• Attendees will follow clergy directions for safe handling of the Torah, yod, and other artifacts.

  • No food will be allowed at events.  Individual bottled water may be provided.  Note that during this Phase III, the cooking classes that had resumed during Phase II are suspended.


 

Temple Sinai Reopening: Phase II Plan and Guidelines
Effective Date of this Plan: July 1, 2021

Participation in Temple Sinai events – services, Life Cycle events (such as baby namings, Britot Milah, weddings, B’nai Mitzvah, funerals), meetings, and other opportunities to be with others in our community – are sacred events. They sanctify relationships in families, with the synagogue, and within the Jewish community. For more than a year, COVID-19 has presented risks for everyone who attends and participates in these events and as a result we adopted policies that significantly restricted Temple activities.  Now, in light of increasing vaccination rates, evolving scientific knowledge, public health data, and revised guidelines from the Centers for Disease Control and Prevention (“CDC”) we are updating our policy in phases and in a manner that  balances the values of Kedushah – sanctity, Mishpachah – family, and Pikuach Nefesh – the preservation of life.

As over the last year, this updated policy and our practices will be reviewed continually by the Temple Sinai Reopening Committee, with the oversight of the Executive Committee and Board of Trustees, based on and subject to guidelines and statistics from the CDC, Allegheny County, and other governmental authorities and directives.

In this document, we describe the next phase of Temple Sinai’s COVID planning: namely our Phase II Reopening Plan and Guidelines.  In light of the high vaccination rate and dramatically reduced COVID case counts in Allegheny County and Pennsylvania, as well as CDC, Commonwealth and local recommendations, and consideration of our Jewish values, the transition from Phase I (begun June 4) to Phase II (July 1) reflects an easing of restrictions on in-person gatherings at Temple Sinai.

In addition, due to the rapidly-developing public health situation, the Board has delegated approval of further modifications to the Executive Committee.

Temple Sinai Reopening Phase I Policies and Practices

Attendees

  • “Fully vaccinated” means at least 2 weeks after the second shot of a 2-shot regimen, such as Pfizer or Moderna, and after the single shot for a 1-shot regimen, such as Johnson & Johnson. “Temple Sinai property” includes, but is not limited to, 5505 Forbes Avenue and the Temple Sinai Memorial Park.

  • Anyone attending an in-person event (indoors or outdoors) at Temple Sinai and who is not fully vaccinated (including children under the age of 12, for whom a vaccine is not yet available)  must wear a mask at all times with only the following exceptions:

    • children under the age of two (2) are not required to wear a mask; and

    • even if not fully vaccinated, the individual (not family) celebrating a bar/bat mitzvah  may remove the mask only when at the bimah.  In this case, Temple Sinai may place a plastic shield on the bimah podium to protect the congregation.

  • Signs will advise all individuals that by entering Temple Sinai grounds, they are asserting that (a) they have been fully vaccinated or will wear a mask at all times, (b) they are not experiencing symptoms of COVID or aware of any recent exposure, and (c) they agree to comply with all COVID requirements while on Temple Sinai grounds.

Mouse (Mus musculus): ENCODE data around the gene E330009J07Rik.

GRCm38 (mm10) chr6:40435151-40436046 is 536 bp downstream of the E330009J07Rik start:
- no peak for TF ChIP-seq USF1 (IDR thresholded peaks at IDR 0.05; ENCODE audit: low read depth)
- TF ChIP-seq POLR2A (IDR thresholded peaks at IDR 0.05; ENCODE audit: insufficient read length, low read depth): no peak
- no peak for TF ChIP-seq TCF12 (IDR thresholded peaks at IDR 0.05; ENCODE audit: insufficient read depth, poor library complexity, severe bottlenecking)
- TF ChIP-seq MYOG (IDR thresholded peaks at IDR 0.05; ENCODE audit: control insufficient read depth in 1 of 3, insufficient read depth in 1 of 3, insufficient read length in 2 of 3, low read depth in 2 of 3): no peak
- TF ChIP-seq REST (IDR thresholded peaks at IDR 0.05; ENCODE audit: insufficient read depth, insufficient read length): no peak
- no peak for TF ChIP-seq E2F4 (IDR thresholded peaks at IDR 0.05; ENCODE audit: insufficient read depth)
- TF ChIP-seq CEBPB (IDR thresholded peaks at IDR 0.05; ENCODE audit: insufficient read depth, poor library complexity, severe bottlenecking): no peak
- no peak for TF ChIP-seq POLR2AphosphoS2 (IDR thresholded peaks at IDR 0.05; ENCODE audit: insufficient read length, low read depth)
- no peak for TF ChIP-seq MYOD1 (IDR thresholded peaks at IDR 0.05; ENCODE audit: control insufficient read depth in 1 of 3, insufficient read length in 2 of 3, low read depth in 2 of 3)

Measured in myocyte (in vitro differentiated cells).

• Temple Sinai will provide masks for those who are not fully vaccinated or those who wish to wear a mask (for their own comfort or to provide comfort or reassurance for others).

  • Temple Sinai staff will not be verifying vaccination status.

  • Those for whom vaccination or masks are medically contraindicated should consult with the Executive Director, who, in consultation with the Reopening Committee, will seek accommodations for participation in Temple Sinai events.

Spaces and Technology

  • For the Leebov Sanctuary:

    • The walls on both sides of the “Slate area” will be left open during services, allowing the sanctuary and the Falk Auditorium to form a single space for better air flow and greater distancing for those who wish it.

    • While we are not limiting capacity, pre-registration will be requested (web form (preferred), email, or phone) for Shabbat services and some other events to support the Executive Director and staff in planning and preparing spaces. We will not refuse entry to those who are unregistered, but will monitor practices to facilitate future planning.

  • The minyan group will be permitted to meet in the Barnett Chapel and will use hybrid format for services (using a laptop or other computer to videoconference or stream the service).

  • More broadly, hybrid (in person and virtual) programming will be implemented wherever possible going forward.

General Rules for Temple Sinai Gatherings

  • Overall Allegheny County and Commonwealth of Pennsylvania guidance must be followed at all times. It is understood that this guidance may change on short notice or no notice. Note that, based on health conditions, with little or no notice, any indoor or in-person events may be prohibited by the Commonwealth of Pennsylvania or Allegheny County or modified, limited, postponed, canceled, or reverted to a virtual format by Temple Sinai.

  • Temple Sinai will post signs with directions and reminders, will ensure that hand sanitizer and masks are available, and may designate specific seating areas as conditions dictate.

  • Temple Sinai may check attendee temperatures immediately prior to the start of any event (e.g. on arrival) and deny attendance to anyone who declines to have a temperature check or whose temperature exceeds guidelines.